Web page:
June is when the Meadowsweet blooms, steeping boggy buggy weedy places in a sweet pervasive perfume. This is a medium-sized shrub with clusters of white flowers, a Eurasian transplant to the Northeastern United States but not a troublesome one. Meadowsweet is one of the nine herbs transformed into the flower-faced maiden Blodeuwedd in the romance Mabinogion. This plant also goes by the name Bridewort, and it is associated with weddings and used in love spells. It once had a function in funerary rites.
Meadowsweet was the first plant from which salicylic acid, or aspirin, was synthesized. It has traditionally been used for digestion as well as inflammation and pain, unlike plain aspirin which is hard on the stomach. Perhaps people were buried with Meadowsweet for a pain free experience in the afterlife.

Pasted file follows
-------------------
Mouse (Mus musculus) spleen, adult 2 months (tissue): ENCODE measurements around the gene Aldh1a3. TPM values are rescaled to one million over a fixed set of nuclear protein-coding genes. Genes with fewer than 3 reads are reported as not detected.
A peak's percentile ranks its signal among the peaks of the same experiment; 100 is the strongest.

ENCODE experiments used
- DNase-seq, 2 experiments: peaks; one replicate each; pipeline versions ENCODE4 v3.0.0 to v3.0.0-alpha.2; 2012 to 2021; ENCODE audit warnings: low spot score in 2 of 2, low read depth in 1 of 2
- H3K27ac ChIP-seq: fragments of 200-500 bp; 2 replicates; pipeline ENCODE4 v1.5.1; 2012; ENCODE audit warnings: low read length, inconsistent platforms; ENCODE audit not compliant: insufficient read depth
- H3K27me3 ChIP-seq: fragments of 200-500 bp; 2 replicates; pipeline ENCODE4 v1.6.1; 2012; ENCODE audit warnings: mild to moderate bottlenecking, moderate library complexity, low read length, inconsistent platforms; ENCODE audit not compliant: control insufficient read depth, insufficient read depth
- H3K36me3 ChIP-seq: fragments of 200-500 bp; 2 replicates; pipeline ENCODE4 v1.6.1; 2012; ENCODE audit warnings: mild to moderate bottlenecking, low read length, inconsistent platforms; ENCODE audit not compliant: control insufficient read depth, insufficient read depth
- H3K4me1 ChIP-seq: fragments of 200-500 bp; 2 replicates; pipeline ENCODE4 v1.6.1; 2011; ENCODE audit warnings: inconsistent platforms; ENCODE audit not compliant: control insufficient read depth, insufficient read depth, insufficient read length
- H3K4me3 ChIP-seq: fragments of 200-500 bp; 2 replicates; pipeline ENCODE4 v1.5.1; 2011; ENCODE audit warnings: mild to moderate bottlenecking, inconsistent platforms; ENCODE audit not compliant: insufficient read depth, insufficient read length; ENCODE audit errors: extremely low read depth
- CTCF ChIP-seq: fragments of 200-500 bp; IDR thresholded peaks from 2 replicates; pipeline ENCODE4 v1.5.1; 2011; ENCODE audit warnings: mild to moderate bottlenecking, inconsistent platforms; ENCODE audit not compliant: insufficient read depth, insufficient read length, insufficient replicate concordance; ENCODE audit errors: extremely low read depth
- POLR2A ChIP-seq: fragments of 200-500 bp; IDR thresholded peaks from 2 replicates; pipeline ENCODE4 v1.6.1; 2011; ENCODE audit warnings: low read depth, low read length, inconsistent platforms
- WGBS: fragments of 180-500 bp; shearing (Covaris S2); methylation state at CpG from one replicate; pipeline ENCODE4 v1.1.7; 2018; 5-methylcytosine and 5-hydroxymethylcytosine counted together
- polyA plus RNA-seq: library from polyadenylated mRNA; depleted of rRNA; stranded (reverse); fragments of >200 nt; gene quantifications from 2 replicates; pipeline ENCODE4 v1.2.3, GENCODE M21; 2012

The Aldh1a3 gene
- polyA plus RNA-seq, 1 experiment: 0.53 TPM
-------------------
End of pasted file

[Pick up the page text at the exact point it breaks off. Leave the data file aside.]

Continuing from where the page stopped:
John Lust, The Herb Book (New York: Bantam Books, 1974).
Patricia Monaghan, The Encyclopedia of Celtic Mythology and Folklore (New York: Checkmark Books, 2008).
The Order of Bards, Ovates and Druids, “Druid Plant Lore,” http://www.druidry.org/druid-way/teaching-and-practice/druid-plant-lore
The White Goddess, “Meadowsweet,” http://www.thewhitegoddess.co.uk/herborium/meadowsweet.asp
Barbara G. Walker, The Woman’s Dictionary of Symbols and Sacred Objects (San Francisco: Harper and Row, 1988).